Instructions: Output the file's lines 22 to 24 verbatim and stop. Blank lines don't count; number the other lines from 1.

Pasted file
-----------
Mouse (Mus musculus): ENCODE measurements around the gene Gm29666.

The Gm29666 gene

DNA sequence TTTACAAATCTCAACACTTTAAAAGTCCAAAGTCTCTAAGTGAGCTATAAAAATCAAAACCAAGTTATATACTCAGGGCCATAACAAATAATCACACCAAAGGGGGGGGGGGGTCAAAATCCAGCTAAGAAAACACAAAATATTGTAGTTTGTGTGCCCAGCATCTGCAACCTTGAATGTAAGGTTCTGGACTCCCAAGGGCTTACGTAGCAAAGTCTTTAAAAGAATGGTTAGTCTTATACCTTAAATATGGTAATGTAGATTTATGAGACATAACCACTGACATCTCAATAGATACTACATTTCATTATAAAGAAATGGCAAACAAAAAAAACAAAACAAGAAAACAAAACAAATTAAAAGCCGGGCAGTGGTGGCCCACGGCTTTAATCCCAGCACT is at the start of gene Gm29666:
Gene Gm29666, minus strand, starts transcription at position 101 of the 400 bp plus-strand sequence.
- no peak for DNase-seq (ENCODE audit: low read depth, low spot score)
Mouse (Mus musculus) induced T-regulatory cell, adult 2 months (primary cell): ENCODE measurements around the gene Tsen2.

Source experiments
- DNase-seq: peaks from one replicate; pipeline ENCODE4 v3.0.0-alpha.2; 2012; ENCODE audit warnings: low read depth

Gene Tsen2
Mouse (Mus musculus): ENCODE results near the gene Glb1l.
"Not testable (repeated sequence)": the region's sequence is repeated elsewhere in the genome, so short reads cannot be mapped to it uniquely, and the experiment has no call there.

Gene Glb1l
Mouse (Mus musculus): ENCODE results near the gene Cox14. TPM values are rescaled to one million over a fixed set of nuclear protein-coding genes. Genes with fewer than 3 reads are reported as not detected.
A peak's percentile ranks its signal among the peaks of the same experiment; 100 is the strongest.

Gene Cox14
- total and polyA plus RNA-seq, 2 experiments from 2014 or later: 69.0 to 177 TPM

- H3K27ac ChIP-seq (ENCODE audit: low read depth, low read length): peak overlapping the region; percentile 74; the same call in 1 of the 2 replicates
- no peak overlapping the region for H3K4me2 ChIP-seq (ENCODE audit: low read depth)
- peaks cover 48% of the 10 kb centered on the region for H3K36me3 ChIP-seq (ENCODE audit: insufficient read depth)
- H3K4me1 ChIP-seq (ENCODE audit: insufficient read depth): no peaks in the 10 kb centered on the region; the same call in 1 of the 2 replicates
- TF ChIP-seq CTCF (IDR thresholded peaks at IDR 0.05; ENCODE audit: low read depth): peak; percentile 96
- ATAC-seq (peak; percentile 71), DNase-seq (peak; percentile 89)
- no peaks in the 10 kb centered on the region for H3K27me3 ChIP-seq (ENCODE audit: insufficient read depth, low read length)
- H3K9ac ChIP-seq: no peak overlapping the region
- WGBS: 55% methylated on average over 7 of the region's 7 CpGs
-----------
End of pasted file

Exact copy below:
- ATAC-seq (peak; percentile 71), DNase-seq (peak; percentile 89)
- no peaks in the 10 kb centered on the region for H3K27me3 ChIP-seq (ENCODE audit: insufficient read depth, low read length)
- H3K9ac ChIP-seq: no peak overlapping the region